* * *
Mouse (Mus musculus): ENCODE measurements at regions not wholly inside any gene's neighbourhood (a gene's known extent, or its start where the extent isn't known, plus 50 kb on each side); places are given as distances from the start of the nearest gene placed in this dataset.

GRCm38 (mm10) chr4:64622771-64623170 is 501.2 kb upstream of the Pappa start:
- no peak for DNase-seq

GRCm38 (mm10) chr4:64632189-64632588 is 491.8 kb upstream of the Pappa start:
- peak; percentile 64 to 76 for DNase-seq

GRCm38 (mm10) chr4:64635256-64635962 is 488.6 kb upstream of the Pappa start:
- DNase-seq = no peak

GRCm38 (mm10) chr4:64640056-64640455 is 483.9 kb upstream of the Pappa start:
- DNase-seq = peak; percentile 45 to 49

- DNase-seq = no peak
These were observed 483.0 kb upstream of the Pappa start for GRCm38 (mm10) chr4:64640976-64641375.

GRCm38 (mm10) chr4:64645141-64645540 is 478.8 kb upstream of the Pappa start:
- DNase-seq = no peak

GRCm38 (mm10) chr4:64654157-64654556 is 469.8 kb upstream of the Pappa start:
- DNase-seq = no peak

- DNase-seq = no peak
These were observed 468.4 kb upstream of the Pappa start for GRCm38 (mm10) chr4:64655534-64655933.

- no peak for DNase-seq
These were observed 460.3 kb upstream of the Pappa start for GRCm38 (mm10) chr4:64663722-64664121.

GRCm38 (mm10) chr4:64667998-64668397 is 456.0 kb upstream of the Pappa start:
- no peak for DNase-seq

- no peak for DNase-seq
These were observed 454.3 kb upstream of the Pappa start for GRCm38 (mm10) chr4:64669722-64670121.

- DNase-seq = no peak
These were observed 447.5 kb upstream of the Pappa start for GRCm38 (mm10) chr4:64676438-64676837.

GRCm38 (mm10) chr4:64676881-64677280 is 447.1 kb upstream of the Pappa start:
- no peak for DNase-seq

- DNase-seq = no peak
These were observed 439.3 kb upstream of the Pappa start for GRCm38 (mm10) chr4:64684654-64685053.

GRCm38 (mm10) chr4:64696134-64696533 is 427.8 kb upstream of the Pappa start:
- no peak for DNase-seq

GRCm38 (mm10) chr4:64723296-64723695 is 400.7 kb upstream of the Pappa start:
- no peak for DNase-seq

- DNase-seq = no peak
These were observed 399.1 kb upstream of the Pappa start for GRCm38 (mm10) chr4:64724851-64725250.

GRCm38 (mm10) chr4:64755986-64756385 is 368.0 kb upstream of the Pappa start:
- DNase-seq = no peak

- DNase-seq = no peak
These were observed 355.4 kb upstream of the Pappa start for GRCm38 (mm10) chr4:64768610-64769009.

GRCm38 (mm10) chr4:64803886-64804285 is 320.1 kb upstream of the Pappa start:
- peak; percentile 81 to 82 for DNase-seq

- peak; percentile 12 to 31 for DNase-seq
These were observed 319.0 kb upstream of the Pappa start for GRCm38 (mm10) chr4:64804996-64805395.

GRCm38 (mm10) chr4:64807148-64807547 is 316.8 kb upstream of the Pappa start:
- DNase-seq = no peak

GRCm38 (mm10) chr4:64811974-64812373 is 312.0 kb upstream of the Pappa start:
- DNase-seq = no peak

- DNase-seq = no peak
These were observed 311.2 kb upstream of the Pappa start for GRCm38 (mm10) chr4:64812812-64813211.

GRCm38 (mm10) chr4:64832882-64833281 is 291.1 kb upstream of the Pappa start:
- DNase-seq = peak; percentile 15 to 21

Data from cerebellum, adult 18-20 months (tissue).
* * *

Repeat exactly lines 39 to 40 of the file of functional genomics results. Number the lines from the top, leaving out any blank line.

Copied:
These were observed 355.4 kb upstream of the Pappa start for GRCm38 (mm10) chr4:64768610-64769009.

GRCm38 (mm10) chr4:64803886-64804285 is 320.1 kb upstream of the Pappa start: